Use of osteoporosis drug with anti-inflammatory medication linked to lower risk of hip fracture

July 11, 2017

Among older patients using medium to high doses of the anti-inflammatory steroid prednisolone, treatment with the osteoporosis drug alendronate was associated with a significantly lower risk of hip fracture, according to a study published by JAMA.

Although glucocorticoid therapy is widely used to treat inflammatory conditions, it can lead to rapid bone loss and is associated with an increased rate of fracture. Evidence is lacking regarding the efficacy of alendronate to protect against hip fracture in older patients using glucocorticoids. Using a national database, Mattias Lorentzon, M.D., Ph.D., of the University of Gothenburg, Sweden, and colleagues identified 1,802 patients who were prescribed alendronate after at least 3 months of oral prednisolone treatment, and 1,802 patients taking prednisolone without alendronate use.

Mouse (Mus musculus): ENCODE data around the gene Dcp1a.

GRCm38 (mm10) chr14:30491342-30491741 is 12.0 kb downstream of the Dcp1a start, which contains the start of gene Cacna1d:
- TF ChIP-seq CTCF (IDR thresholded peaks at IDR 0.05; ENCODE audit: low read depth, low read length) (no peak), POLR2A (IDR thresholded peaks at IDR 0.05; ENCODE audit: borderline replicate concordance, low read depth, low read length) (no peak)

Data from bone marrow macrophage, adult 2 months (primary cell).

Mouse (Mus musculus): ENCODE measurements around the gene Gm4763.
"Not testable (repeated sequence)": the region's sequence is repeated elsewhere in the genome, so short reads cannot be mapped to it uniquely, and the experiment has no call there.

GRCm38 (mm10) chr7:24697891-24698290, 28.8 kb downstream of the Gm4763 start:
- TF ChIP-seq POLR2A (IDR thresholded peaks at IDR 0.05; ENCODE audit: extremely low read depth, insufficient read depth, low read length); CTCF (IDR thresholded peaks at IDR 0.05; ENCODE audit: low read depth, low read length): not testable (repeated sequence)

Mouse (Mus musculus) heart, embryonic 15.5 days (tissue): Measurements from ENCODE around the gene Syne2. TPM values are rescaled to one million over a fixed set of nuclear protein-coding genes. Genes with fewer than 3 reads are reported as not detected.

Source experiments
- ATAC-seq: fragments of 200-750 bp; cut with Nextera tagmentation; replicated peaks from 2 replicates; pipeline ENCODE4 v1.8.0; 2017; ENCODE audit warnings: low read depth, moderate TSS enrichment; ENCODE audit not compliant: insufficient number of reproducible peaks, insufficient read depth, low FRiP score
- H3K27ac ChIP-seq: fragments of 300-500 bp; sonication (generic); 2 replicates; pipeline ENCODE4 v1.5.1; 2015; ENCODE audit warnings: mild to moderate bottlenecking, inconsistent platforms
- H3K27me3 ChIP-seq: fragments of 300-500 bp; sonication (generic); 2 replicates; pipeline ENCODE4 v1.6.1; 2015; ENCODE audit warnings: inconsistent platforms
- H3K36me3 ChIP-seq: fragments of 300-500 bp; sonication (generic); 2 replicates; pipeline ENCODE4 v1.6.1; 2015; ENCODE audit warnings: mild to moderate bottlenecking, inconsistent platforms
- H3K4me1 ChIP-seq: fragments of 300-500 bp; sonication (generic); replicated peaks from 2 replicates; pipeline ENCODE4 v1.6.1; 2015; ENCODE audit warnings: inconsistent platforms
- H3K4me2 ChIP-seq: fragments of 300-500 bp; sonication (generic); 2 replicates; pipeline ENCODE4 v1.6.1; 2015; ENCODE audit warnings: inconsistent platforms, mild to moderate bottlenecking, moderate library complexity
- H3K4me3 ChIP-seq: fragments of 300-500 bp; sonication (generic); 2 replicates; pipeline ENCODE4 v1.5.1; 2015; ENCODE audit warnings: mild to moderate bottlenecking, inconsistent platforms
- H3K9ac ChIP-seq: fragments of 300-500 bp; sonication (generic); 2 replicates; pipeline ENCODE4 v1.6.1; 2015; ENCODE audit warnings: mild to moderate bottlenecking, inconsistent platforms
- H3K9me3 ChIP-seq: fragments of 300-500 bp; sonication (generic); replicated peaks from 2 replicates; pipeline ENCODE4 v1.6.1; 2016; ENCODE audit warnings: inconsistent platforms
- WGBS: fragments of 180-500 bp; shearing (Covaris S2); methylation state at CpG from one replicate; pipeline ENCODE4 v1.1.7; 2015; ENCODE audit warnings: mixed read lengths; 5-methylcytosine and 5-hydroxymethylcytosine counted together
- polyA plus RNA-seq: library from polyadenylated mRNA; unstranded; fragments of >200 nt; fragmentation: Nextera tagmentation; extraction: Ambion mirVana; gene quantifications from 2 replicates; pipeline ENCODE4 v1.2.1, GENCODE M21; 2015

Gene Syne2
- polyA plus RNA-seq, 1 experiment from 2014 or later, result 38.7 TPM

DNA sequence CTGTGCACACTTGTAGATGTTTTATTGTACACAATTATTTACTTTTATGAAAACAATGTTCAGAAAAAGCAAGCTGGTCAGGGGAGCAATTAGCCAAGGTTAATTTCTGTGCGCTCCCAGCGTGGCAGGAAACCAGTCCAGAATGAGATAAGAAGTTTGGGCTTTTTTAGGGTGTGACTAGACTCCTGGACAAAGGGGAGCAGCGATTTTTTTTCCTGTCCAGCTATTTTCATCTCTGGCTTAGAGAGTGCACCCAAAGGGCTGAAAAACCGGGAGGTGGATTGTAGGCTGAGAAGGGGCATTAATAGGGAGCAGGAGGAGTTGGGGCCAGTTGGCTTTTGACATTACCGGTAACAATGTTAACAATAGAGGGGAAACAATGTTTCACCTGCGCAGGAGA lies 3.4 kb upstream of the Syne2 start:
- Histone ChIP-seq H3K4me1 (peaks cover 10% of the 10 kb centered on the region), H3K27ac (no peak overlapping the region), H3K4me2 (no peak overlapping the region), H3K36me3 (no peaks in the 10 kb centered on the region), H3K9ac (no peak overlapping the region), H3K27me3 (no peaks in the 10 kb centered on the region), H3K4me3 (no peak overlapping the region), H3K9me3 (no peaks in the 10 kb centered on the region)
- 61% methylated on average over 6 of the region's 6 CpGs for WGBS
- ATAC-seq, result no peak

The average age of the patients was 80 years; 70 percent were women. After a median follow-up of 1.3 years, there were 27 hip fractures in the alendronate group and 73 in the no-alendronate group. Analyses indicated that alendronate treatment for a median duration of 2.9 years was associated with lower risk of hip fracture than no alendronate treatment. Greater duration of treatment was associated with a lower risk of hip fracture.

"Although the findings are limited by the observational study design and the small number of events, these results support the use of alendronate in this patient group," the authors write.
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For more details and to read the full study, please visit the For The Media website.

(doi:10.1001/jama.2017.8040)

Editor's Note: Please see the article for additional information, including other authors, author contributions and affiliations, financial disclosures, funding and support, etc.

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